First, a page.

Decreased C-reactive protein levels in alzheimer disease

Sidney O'Bryant, Stephen C. Waring, Valerie Hobson, James Hall, Carol B. Moore, Teodoro Bottiglieri, Paul Massman, Ramon Diaz-Arrastia

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48 Scopus citations

Abstract

C-reactive protein (CRP) is an acute-phase reactant that has been found to be associated with Alzheimer disease (AD) in histopathological and longitudinal studies; however, little data exist regarding serum CRP levels in patients with established AD. The current study evaluated CRP levels in 192 patients diagnosed with probable AD (mean age = 75.8 ± 8.2 years; 50% female) as compared to 174 nondemented controls (mean age = 70.6 ± 8.2 years; 63% female). Mean CRP levels were found to be significantly decreased in AD (2.9 μg/mL) versus controls (4.9 μg/mL; P =.003). In adjusted models, elevated CRP significantly predicted poorer (elevated) Clinical Dementia Rating Scale sum of boxes (CDR SB) scores in patients with AD. In controls, CRP was negatively associated with Mini-Mental State Examination (MMSE) scores and positively associated with CDR SB scores. These findings, together with previously published results, are consistent with the hypothesis that midlife elevations in CRP are associated with increased risk of AD development though elevated CRP levels are not useful for prediction in the immediate prodrome years before AD becomes clinically manifest. However, for a subgroup of patients with AD, elevated CRP continues to predict increased dementia severity suggestive of a possible proinflammatory endophenotype in AD.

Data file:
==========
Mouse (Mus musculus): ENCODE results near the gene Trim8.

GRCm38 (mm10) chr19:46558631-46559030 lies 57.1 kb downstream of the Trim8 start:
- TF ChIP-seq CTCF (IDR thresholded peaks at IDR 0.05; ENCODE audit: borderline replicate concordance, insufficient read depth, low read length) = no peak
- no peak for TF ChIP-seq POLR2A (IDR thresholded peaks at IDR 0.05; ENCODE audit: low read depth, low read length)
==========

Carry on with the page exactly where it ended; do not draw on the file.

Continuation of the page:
Original languageEnglish
Pages (from-to)49-53
Number of pages5
JournalJournal of Geriatric Psychiatry and Neurology
Volume23
Issue number1
DOIs
StatePublished - 1 Mar 2010

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Keywords

  • Alzheimer disease
  • C-reactive protein
  • Inflammation
  • Primary prevention
  • Treatment

Cite this

O'Bryant, S., Waring, S. C., Hobson, V., Hall, J., Moore, C. B., Bottiglieri, T., Massman, P., & Diaz-Arrastia, R. (2010). Decreased C-reactive protein levels in alzheimer disease. Journal of Geriatric Psychiatry and Neurology, 23(1), 49-53. https://doi.org/10.1177/0891988709351832